10. Human Rights and AI

May 13, 2022 lectured by Dr. Eren SÖZÜER written by Dr. Merve Ayyüce KIZRAK

In our lecture, while discussing human rights in AI, we hosted a legal expert Dr. Eren Sözüer, who works at Istanbul University as an academic.

"A right delayed is a right denied." —Martin Luther King

We don't yet know exactly what AI will mean for the future of society, but we can act now to build the tools that we need to protect people from its most dangerous applications.

What are Human Rights?

As we usually do, we started the lecture with brainstorming this week. The answers received from the students we asked what comes to mind when you think of human rights are as follows:

  • Rules and qualifications that help improve the quality of life spread justice and equality all over the world.

  • Principles and standards ensure that people are treated fairly and morally.

  • It is like an umbrella covering some standards and regulations to protect people.

  • Moral principles or norms are often protected in international law for human behavior.

  • It is a set of rights that every person has from the moment of his/her birth.

  • It can also mean how people want to be treated.

  • They are the rules of living respectfully with each other.

  • Human rights are rights that are mandatory for all human beings, regardless of race, gender, nationality, ethnicity, language, religion, or any other status.

  • These are rights that must be protected by law and ethically.

  • It means treating people with fairness, respect, equality, and dignity as they say in their lives and decisions.

Right to life, prohibition of torture, right to privacy, nutrition, education, right to work, etc. all statements are true. Human rights rather express what should be, not what is in this field.

Human rights;

  • Universal,

  • Inalienable,

  • Indivisible and interdependent.

How Does AI Affect Human Rights?

Recently, for most of society, the impact of AI systems on humans is uncertain. Besides hopes that AI can bring "global goodness," there is evidence that some AI systems are already violating fundamental rights and freedoms.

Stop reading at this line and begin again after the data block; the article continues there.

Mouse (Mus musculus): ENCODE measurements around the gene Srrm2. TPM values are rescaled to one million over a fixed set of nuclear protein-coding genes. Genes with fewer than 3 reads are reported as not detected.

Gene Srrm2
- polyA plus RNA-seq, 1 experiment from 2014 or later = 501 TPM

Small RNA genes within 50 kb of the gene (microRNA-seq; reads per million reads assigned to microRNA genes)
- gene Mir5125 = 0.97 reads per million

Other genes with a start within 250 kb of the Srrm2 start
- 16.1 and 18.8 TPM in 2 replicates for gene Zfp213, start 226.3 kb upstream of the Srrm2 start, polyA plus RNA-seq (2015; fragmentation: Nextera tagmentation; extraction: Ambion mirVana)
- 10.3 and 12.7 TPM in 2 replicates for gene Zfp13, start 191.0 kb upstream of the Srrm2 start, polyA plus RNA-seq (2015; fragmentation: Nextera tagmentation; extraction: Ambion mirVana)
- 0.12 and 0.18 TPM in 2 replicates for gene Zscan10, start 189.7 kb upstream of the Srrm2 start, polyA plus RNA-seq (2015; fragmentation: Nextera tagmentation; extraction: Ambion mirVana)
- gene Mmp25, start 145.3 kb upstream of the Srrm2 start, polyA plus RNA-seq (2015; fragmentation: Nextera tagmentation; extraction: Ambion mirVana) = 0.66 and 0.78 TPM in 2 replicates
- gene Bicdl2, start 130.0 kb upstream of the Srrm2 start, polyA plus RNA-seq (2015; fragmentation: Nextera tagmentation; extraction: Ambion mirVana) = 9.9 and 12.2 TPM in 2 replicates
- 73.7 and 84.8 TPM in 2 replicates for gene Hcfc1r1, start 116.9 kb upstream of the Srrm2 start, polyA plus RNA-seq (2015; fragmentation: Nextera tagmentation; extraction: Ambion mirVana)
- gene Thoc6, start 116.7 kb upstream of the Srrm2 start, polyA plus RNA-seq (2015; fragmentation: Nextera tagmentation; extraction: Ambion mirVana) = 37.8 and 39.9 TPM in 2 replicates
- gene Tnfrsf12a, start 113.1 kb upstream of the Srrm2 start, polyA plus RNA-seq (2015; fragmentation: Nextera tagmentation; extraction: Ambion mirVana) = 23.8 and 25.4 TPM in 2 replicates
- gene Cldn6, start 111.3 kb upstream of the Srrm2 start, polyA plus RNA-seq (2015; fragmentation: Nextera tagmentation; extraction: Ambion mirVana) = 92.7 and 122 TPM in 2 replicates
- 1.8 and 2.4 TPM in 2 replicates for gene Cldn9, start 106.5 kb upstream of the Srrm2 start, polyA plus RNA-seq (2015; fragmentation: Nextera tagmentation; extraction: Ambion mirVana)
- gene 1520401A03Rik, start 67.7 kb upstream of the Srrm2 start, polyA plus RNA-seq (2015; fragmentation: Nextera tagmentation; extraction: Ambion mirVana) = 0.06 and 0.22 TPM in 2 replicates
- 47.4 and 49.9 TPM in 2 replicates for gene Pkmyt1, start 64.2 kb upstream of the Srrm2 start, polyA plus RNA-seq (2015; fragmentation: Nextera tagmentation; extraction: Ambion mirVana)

So, stakeholders in the AI ecosystem, and international human rights be used as a "North Star" to guide the development process of AI technologies?

It may be possible to benefit from international human rights in order to identify, prevent and eliminate important risks and harm reasons.

With a human rights-based framework, normative and legal guidance to protect human dignity and values regardless of the national order of countries can be provided and can be simply defined as:

“In order for AI to benefit the common good, at the very least its design and deployment should avoid harms to fundamental human values. International human rights provide a robust and global formulation of those values.”*

Generally, the field of AI is evaluated on the five pillars of human rights.

  • Non-discriminate,

  • Equality,

  • Participation,

  • Privacy,

  • Freedom of expression.

We consider how AI applications have been involved in a number of recent controversies. Some positive progress has already been made, despite some instances of harming rights. It goes without saying that stakeholder engagement is important when we consider AI and human rights together. Let's take a look at a few examples from the recent past.

United Kingdom’s university qualification algorithm

The UK government has used a computer-generated grading system to replace exams that have been canceled during the pandemic when schools are often closed. It was determined that most of the students had a decrease in their grades. Many of them have had their college admissions canceled. Whether it is right to rely on algorithms in making such decisions that directly affect the public and their future has led to debates. In this process, British youth attracted attention with protests.

“Experts said the grading scandal was a sign of debates to come as Britain and other countries increasingly use technology to automate public services, arguing that it can make government more efficient and remove human prejudices.” — The New York Times

ARTICLE 19: "Ban the design, development, sale, and use of emotion recognition technologies with immediate effect."

Dutch welfare fraud detection system “SyRI”